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Tuesday, October 24, 2000


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Dams, officials to blame more for Bengal floods than rains
SUBRATA NAGCHOUDHURY


DUTTAPHULIA (NADIA), OCT 23: “Damn with the dams.'' Medha Patekar would be happy to learn that in West Bengal's flood-ravaged districts, there are millions who now spontaneously chant this slogan. Evidently, no word to them sounds as horrifying as ``dams'' and ``barrages''. With the mystery about the exact reasons for this year's devastating floods still lingering, many believe that these had been caused by ``excessive and unregulated'' releases from dams.

Subodh Mondal, whose address for the past one month has been the state highway linking Duttaphulia and Ranaghat, the realisation has come the hard way and through personal experience. ``The sky was absolutely clear and the sun shone brightly when flood water started surging into our village. It took less than a couple of hours for the deluge make us homeless,'' he recounts. ``The dam authorities should have released a little more to spare us the agony of living through it,'' he adds sarcastically.

Displaced persons across the affected region in Bongaon, Bagda, Basirhat, Duttaphulia and elsewhere now firmly believe that the Farakka barrage and dams in Massangore or Hinglow have been wrecking havoc year after year. Bani Saraswati, secretary of a voluntry organisation that has been sheltering pregnant mothers and sick children among the affected victims in Duttaphulia, shares the sentiment of the villagers. ``Maybe water from dams has given the farmers more than one crop, but it has also made them paupers,'' says Saraswati.

The excessive release from the dams apart, there are widespread allegations of river channels in various parts of the affected region being blocked. Ichamati river, for instance, which cuts through North 24-Parganas and Nadia, has been virtually ravaged and mutilated, say locals. Due to heavy siltation, the river had virtually turned into a lean, narrow ``nullah'' before this year's flooding. In both the districts, the river is now a dreadful horror, its width spreading for miles at places.

Earlier, stretches of the dried-up bed on Ichamati had been converted into brick kilns. The more enterprising and influential ones, colluding with panchayat-level leaders, had even set up large prawn cultivation tanks right on the river bed by erecting concrete walls. At one place on Ichamati, where siltation had taken the shape of an island, a posh resort and agriculture farm had come up.

An organisation called the Ichamati River Bachao Committee had organised rallies and deputations for dredging of the river channel and demanding a stop to increasing encroachment of the river bed in the past. Butpeople at large were cynical and not too involved, realising little that the river might also hit back. ``In a single sweep, the river has taken its revenge,'' admits Bhupen Seth, a Trinamool Congress leader from Bongaon.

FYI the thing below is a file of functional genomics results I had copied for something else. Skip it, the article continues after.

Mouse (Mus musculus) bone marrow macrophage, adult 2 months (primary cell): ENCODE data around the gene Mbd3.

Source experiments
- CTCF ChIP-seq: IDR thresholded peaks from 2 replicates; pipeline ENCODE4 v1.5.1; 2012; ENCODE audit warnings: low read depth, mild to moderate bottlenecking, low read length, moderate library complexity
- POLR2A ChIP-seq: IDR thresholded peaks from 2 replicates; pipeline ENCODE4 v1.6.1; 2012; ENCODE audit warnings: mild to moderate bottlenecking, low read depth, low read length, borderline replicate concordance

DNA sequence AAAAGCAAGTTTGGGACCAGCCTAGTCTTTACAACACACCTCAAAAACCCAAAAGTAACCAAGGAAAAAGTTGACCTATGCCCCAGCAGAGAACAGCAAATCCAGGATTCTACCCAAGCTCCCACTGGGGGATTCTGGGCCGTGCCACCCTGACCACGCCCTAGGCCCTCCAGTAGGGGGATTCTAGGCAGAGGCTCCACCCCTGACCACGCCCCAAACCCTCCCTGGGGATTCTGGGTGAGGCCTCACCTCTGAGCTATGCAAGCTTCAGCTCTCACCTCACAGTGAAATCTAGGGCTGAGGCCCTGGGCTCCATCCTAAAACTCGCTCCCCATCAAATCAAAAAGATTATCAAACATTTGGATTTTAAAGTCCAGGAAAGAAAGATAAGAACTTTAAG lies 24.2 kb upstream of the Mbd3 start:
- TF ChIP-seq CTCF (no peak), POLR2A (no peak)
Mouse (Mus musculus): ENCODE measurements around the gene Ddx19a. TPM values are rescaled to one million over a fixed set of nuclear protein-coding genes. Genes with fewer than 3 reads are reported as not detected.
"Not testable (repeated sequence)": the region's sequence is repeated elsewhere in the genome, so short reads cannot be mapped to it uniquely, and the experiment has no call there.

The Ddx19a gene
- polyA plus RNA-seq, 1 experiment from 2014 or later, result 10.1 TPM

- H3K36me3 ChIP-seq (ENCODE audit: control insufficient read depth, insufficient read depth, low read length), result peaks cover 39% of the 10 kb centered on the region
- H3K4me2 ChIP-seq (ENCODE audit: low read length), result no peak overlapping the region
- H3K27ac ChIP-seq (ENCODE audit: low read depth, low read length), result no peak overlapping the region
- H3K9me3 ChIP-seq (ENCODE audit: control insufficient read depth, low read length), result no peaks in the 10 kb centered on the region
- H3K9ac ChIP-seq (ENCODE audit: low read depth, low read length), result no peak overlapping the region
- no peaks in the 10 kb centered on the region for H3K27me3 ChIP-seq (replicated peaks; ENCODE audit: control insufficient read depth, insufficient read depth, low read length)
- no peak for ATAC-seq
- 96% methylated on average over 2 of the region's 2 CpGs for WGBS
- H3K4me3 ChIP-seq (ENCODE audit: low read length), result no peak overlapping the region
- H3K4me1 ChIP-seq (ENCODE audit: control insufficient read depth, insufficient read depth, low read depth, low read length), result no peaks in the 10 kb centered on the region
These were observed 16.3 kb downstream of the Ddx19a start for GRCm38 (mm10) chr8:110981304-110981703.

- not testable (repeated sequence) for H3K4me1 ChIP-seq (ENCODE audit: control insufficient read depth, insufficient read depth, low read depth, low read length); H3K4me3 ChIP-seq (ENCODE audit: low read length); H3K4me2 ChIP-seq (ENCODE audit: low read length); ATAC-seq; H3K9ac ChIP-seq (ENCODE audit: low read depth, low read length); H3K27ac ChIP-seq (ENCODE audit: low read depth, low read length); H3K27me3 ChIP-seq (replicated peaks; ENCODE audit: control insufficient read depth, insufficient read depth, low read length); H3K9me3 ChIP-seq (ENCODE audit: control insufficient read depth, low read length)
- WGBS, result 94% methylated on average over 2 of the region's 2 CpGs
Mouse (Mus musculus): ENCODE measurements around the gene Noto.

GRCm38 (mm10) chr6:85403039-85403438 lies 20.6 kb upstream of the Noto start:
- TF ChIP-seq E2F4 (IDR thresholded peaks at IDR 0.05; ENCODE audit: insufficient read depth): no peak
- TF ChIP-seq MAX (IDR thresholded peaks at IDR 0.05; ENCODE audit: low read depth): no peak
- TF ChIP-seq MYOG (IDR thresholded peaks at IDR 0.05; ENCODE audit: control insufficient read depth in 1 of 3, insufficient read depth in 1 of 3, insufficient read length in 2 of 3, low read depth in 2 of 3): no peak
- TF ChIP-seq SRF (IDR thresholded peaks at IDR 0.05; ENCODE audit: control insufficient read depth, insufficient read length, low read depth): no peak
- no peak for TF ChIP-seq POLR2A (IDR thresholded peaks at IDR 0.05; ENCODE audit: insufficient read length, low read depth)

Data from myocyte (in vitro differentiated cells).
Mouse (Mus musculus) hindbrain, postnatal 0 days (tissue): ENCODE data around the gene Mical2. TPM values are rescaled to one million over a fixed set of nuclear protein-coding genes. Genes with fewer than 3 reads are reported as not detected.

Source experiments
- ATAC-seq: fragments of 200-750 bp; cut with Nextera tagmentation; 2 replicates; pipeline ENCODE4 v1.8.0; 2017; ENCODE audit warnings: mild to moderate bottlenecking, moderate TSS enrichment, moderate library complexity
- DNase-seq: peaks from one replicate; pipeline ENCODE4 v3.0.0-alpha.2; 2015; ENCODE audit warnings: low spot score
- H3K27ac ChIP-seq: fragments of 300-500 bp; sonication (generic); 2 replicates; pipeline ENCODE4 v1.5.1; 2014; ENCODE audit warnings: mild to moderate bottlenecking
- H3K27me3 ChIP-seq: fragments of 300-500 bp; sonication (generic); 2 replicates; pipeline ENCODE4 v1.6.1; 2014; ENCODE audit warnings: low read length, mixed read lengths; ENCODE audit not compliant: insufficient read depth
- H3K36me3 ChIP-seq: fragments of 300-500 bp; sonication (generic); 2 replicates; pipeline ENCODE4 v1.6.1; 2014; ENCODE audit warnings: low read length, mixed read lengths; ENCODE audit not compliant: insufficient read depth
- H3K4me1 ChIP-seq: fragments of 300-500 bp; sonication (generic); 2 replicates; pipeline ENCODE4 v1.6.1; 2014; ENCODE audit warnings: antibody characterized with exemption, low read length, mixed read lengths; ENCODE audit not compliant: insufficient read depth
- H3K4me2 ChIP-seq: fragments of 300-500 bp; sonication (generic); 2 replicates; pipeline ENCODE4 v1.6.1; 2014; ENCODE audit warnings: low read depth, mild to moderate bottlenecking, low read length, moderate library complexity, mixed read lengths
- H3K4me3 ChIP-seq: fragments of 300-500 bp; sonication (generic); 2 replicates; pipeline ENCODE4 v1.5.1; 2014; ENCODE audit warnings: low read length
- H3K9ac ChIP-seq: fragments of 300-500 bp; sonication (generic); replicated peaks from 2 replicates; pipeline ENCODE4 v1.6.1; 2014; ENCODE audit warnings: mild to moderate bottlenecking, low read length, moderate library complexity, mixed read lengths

The floods have also laid bare the gross inadequacy of the ruling government when it comes to disaster management. A coalition which has been in power for nearly 25 years now and its dominant partner -- the CPI(M) -- that boasts of having one of the biggest and most organised cadre base faltered right at the beginning. First, the alert about an impending disaster of this magnitude was not as serious as it should have been. In a majority of the areas, police jeeps did a customary round on main thoroughfares urging the people from low-lying areas and those located close to river banks to shift to safer places. Those staying away from river banks and on relatively higher lands ignored it, paying the price.

Secondly, it failed to mobilise the administration and its party cadre to prevent food riots. Looting of grocery shops and relief trucks was rampant. Gobinda Basak, president of the Bongaon Chamber of Commerce, points out that the business community had informed subdivisional officials that the dealers in essential commodities had enough stock to tackle the emergency but they should ensure that anti-social elements do not capitalise on the situation. ``But that was exactly what happened. With officials keeping themselves confined in offices and the police standing guard for their security, the roads were left to lumpens, who freely went on the rampage, looting relief material and food godowns.''

Finally, while party cadres went through the usual motions of collecting relief across the state, there were no volunteers to be found to carry those relief materials to interior areas. At Bibhuti Bhusan Ghat in Bagda, for example, a CITU leader who was monitoring relief operations on behalf of the party agreed: ``We have enough material piled up here but not many hands to carry it to the affected.''

Copyright © 2000 Indian Express Newspapers (Bombay) Ltd.

   

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